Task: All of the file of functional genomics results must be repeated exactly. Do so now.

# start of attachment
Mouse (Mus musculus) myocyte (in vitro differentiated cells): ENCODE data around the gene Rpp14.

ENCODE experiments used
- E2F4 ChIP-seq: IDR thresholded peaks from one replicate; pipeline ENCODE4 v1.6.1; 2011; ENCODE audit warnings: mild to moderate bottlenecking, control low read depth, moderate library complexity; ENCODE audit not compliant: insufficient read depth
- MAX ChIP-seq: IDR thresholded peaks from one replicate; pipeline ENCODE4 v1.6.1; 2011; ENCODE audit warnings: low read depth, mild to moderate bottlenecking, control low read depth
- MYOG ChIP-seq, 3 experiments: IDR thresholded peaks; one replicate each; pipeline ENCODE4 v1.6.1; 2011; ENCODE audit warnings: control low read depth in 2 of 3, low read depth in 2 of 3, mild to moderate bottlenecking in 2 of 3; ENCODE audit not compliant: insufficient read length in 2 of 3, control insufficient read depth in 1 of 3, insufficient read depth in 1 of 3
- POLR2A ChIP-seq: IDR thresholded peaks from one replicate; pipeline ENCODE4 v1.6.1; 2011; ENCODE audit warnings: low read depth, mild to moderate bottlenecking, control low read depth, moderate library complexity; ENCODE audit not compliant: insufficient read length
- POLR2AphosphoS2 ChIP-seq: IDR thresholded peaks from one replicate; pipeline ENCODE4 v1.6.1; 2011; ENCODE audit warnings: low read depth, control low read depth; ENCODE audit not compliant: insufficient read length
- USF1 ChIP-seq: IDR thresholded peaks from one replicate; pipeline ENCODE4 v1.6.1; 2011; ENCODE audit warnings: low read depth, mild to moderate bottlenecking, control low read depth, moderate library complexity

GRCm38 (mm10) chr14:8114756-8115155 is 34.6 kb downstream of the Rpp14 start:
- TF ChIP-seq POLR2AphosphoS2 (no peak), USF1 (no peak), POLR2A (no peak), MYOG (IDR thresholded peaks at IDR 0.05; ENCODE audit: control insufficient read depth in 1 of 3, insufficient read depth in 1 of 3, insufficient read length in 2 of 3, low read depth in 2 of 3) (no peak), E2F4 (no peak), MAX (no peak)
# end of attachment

Mouse (Mus musculus) myocyte (in vitro differentiated cells): ENCODE data around the gene Rpp14.

ENCODE experiments used
- E2F4 ChIP-seq: IDR thresholded peaks from one replicate; pipeline ENCODE4 v1.6.1; 2011; ENCODE audit warnings: mild to moderate bottlenecking, control low read depth, moderate library complexity; ENCODE audit not compliant: insufficient read depth
- MAX ChIP-seq: IDR thresholded peaks from one replicate; pipeline ENCODE4 v1.6.1; 2011; ENCODE audit warnings: low read depth, mild to moderate bottlenecking, control low read depth
- MYOG ChIP-seq, 3 experiments: IDR thresholded peaks; one replicate each; pipeline ENCODE4 v1.6.1; 2011; ENCODE audit warnings: control low read depth in 2 of 3, low read depth in 2 of 3, mild to moderate bottlenecking in 2 of 3; ENCODE audit not compliant: insufficient read length in 2 of 3, control insufficient read depth in 1 of 3, insufficient read depth in 1 of 3
- POLR2A ChIP-seq: IDR thresholded peaks from one replicate; pipeline ENCODE4 v1.6.1; 2011; ENCODE audit warnings: low read depth, mild to moderate bottlenecking, control low read depth, moderate library complexity; ENCODE audit not compliant: insufficient read length
- POLR2AphosphoS2 ChIP-seq: IDR thresholded peaks from one replicate; pipeline ENCODE4 v1.6.1; 2011; ENCODE audit warnings: low read depth, control low read depth; ENCODE audit not compliant: insufficient read length
- USF1 ChIP-seq: IDR thresholded peaks from one replicate; pipeline ENCODE4 v1.6.1; 2011; ENCODE audit warnings: low read depth, mild to moderate bottlenecking, control low read depth, moderate library complexity

GRCm38 (mm10) chr14:8114756-8115155 is 34.6 kb downstream of the Rpp14 start:
- TF ChIP-seq POLR2AphosphoS2 (no peak), USF1 (no peak), POLR2A (no peak), MYOG (IDR thresholded peaks at IDR 0.05; ENCODE audit: control insufficient read depth in 1 of 3, insufficient read depth in 1 of 3, insufficient read length in 2 of 3, low read depth in 2 of 3) (no peak), E2F4 (no peak), MAX (no peak)